* In the book “Histoire de la guerre d'Indochine” (History of the Indochina War) by Y. Gras, the author stated that the French leadership in the battle of Dien Bien Phu was influenced by concerns about how to limit irretrievable losses. The French Foreign Legion and paratroops had only 300 personnel left. The artillery force had ammunition only enough for a night of fighting.

The French side claimed that their fortifications would not be destroyed, as after being reinforced by two battalions, the enemy had more than 10,000 troops in 30 positions on the paddy field. They tried to protect the remaining key defense areas, including Hill A1 and part of Hill C1. The artillery force became stronger. The enemy still maintained absolute superiority in the air. However, our troops tried to limit their air support, forcing the enemy to conduct parachute drops at high altitudes.

General Vo Nguyen Giap (second from right) discussing combat tactics (A filed photo)

* In Northern Vietnam, Division 312 ordered Regiment 165 to attack Fortification 105 on the afternoon of April 3. The attack lasted until the morning of the next day. Our troops occupied two-thirds of the fortification but only managed to wipe out part of their troops. The next morning, De Castries sent a battalion and five tanks to counterattack and occupy the whole fortification.

After five days of fighting in the second wave of attacks, our troops obtained significant achievements. In Eastern Dien Bien Phu, our troops occupied four key mountains; however, the enemy still seized Hill A1. In the Western area, our troops retook height 106. The enemy’s occupation was much narrowed, but our troops also suffered heavy losses. Especially, we could not capture Fortification A1.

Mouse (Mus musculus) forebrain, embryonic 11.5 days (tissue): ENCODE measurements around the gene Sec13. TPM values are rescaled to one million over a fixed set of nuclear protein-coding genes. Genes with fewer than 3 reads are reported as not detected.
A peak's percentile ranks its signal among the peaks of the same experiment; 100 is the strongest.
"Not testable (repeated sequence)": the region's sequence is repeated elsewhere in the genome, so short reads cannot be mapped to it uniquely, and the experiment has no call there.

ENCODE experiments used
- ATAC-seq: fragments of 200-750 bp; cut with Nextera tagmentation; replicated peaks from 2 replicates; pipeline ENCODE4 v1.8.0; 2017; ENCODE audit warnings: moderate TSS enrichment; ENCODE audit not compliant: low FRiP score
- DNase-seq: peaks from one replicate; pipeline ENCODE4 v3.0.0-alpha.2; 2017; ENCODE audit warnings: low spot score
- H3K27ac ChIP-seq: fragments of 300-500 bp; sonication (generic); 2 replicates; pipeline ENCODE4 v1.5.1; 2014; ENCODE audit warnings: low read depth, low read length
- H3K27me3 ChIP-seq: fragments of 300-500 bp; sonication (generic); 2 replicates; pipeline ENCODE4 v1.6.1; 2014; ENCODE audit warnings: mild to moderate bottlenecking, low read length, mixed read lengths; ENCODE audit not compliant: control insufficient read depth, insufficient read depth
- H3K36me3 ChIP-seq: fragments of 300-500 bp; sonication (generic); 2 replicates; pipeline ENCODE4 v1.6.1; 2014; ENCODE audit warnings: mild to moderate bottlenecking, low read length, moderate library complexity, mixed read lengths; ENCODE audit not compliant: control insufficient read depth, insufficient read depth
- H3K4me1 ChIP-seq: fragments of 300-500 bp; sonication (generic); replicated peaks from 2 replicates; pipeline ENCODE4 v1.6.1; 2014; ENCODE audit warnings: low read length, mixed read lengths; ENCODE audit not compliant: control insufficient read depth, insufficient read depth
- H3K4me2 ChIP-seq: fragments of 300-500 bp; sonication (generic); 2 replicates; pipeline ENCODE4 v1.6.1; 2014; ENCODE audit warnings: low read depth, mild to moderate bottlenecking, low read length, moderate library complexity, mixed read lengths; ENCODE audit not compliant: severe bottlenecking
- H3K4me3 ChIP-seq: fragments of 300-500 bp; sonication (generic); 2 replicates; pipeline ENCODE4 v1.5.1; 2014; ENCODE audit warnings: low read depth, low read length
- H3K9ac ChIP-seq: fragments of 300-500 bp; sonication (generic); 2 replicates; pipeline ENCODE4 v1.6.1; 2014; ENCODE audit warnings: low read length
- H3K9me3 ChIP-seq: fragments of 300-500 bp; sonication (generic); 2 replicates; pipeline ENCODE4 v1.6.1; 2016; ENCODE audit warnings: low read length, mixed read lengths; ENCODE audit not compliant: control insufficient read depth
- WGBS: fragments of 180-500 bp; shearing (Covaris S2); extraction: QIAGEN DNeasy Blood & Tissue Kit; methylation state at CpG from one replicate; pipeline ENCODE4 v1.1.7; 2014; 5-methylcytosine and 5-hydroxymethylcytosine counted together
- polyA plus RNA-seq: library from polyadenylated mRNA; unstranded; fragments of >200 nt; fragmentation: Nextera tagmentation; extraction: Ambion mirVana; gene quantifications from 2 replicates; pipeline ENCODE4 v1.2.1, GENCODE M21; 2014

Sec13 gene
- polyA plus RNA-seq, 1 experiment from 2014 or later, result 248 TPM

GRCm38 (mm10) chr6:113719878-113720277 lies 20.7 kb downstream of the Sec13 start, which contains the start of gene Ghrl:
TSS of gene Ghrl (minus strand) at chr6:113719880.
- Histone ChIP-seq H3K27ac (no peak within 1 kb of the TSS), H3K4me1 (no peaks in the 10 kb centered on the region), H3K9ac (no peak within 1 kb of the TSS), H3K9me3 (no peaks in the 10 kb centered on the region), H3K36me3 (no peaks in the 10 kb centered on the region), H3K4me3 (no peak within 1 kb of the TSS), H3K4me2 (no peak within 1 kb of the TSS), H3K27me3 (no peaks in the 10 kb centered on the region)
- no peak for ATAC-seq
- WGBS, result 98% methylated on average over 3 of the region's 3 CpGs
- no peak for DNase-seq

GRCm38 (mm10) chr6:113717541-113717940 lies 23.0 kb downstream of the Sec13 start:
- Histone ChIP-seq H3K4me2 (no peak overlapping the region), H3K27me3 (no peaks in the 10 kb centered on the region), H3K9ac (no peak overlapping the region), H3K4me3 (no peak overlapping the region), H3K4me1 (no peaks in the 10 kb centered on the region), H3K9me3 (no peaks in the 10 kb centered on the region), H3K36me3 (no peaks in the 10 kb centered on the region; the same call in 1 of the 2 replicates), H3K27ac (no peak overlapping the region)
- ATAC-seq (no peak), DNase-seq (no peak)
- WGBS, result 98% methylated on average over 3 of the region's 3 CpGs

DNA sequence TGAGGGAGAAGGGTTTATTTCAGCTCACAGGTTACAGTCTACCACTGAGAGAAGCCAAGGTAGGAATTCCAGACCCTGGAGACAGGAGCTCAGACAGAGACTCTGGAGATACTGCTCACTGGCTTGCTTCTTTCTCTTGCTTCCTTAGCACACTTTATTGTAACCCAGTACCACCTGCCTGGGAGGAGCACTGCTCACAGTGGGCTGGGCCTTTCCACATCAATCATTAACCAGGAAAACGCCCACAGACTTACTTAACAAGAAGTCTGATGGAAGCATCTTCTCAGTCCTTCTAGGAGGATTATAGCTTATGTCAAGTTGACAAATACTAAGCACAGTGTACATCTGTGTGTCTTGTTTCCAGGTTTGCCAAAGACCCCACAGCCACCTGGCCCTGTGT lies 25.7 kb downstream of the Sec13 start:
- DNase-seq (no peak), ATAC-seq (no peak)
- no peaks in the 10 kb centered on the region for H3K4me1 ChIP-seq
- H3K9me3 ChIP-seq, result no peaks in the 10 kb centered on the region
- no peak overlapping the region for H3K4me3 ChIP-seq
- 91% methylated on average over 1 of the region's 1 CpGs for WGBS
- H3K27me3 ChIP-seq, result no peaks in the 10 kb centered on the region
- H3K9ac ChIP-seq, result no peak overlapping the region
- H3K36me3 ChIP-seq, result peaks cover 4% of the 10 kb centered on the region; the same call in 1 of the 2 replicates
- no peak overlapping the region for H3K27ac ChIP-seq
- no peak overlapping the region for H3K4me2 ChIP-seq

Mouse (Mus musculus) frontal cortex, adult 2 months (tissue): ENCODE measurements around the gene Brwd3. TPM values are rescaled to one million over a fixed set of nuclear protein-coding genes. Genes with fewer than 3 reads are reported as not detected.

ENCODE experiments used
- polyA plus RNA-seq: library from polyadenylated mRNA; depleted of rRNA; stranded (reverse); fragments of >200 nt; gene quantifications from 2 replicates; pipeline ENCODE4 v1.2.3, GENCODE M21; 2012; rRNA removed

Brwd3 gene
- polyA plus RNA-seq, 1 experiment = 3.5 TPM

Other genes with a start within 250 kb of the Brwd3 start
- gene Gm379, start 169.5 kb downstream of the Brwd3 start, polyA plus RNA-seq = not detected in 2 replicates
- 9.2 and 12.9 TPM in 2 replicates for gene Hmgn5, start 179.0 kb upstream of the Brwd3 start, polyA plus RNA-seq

Our troops digging trenches and secretly approaching deep into the enemy's position (A filed photo: VNA)

Learning about this situation, the campaign’s command exchanged views and decided to send another unit to replace the current regiment, showing a high determination to destroy this fortification.

Several sources of information revealed that French troops on Hill A1 suffered severe losses. They contacted the commanders in Muong Thanh, called for urgent help and asked for reinforcements. The enemy was still able to hold on this position as there was an underground tunnel under the top of the hill.

After taking the place of Regiment 174, Hung Sinh, Commanding Officer of Regiment 102, grasped the situation and led the Vietnamese troops. However, our troops had not found measures to destroy the enemy's tunnel yet. It was a large tunnel built by the enemy before and was reinforced after they occupied Dien Bien Phu.

On the afternoon of April 3, Hung Sinh reported to higher levels that after many days of intense fighting, our troops secured occupied positions; however, the troops got rather tired. Therefore, the regiment asked for reinforcements to annihilate the enemy’s tunnel.

Also in this afternoon, Major General Hoang Van Thai, Chief of Staff of Dien Bien Phu Front, summarized four days of fighting on Hill A1 and reported to higher levels. After exchanging views, General Vo Nguyen Giap ordered the units to temporarily stop fighting from April 4, secure the occupied positions and stay ready to attack the enemy until further orders.

Translated by Quynh Oanh